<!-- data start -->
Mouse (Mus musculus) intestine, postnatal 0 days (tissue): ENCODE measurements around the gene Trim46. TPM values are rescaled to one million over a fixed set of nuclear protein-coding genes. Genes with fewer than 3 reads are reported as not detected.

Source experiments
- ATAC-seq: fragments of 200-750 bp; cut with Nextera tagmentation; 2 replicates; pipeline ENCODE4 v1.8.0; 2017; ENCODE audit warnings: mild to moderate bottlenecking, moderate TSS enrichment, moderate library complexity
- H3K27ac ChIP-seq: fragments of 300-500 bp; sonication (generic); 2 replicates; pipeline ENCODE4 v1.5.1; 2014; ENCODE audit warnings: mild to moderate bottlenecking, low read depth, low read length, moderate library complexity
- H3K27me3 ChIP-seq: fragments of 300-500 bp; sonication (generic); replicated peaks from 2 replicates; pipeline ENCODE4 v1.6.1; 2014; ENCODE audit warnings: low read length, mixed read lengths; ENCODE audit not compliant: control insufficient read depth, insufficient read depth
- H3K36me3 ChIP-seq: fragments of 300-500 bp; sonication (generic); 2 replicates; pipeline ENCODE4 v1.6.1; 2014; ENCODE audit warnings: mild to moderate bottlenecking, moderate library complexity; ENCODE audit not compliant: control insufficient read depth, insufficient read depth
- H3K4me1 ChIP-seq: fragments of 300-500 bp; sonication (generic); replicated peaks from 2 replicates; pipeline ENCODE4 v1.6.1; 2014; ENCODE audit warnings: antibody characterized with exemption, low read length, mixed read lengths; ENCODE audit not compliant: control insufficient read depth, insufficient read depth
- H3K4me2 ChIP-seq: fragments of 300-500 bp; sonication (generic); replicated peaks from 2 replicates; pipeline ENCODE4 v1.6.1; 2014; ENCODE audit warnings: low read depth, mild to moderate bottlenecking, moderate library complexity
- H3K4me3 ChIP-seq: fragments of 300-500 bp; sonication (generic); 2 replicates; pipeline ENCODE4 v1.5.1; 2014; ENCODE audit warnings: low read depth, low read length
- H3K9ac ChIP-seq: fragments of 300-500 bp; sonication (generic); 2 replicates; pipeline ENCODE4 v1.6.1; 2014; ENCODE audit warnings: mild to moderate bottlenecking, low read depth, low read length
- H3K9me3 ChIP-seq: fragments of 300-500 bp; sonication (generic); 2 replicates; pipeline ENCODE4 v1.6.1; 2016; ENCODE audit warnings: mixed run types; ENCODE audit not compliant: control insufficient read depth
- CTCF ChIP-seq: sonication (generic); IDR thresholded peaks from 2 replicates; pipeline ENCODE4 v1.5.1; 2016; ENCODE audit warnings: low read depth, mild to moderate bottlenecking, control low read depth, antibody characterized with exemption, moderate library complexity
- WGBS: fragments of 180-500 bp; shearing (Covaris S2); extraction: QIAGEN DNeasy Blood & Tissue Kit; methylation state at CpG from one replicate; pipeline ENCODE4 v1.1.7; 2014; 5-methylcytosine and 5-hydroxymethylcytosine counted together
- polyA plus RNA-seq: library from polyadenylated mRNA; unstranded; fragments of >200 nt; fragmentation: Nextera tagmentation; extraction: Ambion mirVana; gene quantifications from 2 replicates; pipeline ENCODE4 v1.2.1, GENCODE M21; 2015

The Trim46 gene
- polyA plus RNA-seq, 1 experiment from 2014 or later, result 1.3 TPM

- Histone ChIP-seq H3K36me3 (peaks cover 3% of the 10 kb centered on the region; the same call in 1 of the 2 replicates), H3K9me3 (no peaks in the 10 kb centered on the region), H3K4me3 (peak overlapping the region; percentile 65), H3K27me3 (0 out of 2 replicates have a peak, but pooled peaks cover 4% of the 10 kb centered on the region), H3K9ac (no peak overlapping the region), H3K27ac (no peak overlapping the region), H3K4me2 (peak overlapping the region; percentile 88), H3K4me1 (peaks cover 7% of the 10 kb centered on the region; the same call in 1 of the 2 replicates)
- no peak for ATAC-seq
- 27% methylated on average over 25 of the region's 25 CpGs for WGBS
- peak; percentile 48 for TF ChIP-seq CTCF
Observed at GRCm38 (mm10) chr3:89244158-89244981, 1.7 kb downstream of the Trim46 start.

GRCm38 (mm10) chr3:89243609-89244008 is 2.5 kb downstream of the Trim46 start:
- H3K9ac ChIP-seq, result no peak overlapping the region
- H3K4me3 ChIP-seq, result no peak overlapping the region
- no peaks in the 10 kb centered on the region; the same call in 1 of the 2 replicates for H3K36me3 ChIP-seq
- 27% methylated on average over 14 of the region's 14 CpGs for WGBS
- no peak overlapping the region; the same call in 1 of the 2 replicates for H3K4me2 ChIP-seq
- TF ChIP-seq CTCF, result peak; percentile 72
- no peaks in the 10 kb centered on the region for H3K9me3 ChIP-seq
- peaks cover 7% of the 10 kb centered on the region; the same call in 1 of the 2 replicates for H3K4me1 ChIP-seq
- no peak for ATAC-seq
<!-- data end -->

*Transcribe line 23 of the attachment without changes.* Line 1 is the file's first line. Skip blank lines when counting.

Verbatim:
- H3K9ac ChIP-seq, result no peak overlapping the region